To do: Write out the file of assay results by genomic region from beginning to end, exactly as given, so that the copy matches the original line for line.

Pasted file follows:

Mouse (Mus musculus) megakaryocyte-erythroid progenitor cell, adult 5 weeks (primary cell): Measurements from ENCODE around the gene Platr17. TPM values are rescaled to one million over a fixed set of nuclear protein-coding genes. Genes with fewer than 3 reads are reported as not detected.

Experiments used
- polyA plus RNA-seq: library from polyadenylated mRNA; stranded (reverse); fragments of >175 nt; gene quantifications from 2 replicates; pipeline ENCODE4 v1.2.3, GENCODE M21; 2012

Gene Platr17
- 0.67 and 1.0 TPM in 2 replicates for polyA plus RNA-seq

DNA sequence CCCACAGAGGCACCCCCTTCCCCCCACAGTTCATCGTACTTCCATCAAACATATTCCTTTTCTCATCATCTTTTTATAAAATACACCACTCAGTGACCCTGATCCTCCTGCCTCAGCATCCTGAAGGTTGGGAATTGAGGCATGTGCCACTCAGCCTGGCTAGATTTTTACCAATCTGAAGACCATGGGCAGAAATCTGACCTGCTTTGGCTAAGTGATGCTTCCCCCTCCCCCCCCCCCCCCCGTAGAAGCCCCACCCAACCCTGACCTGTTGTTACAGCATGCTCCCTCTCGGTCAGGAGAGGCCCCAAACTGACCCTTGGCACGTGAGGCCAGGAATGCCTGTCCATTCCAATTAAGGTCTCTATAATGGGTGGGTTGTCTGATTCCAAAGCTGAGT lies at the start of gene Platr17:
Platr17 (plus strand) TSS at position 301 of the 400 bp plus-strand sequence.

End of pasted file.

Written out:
Mouse (Mus musculus) megakaryocyte-erythroid progenitor cell, adult 5 weeks (primary cell): Measurements from ENCODE around the gene Platr17. TPM values are rescaled to one million over a fixed set of nuclear protein-coding genes. Genes with fewer than 3 reads are reported as not detected.

Experiments used
- polyA plus RNA-seq: library from polyadenylated mRNA; stranded (reverse); fragments of >175 nt; gene quantifications from 2 replicates; pipeline ENCODE4 v1.2.3, GENCODE M21; 2012

Gene Platr17
- 0.67 and 1.0 TPM in 2 replicates for polyA plus RNA-seq

DNA sequence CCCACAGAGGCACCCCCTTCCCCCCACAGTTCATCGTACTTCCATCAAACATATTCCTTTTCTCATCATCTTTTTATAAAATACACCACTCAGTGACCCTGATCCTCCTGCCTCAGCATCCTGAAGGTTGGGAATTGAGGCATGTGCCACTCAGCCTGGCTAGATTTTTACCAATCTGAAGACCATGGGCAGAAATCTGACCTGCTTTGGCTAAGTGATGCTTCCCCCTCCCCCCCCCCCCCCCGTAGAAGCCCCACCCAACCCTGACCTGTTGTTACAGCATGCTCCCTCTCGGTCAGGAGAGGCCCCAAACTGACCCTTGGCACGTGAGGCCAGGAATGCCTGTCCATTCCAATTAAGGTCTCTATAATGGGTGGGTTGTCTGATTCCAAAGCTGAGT lies at the start of gene Platr17:
Platr17 (plus strand) TSS at position 301 of the 400 bp plus-strand sequence.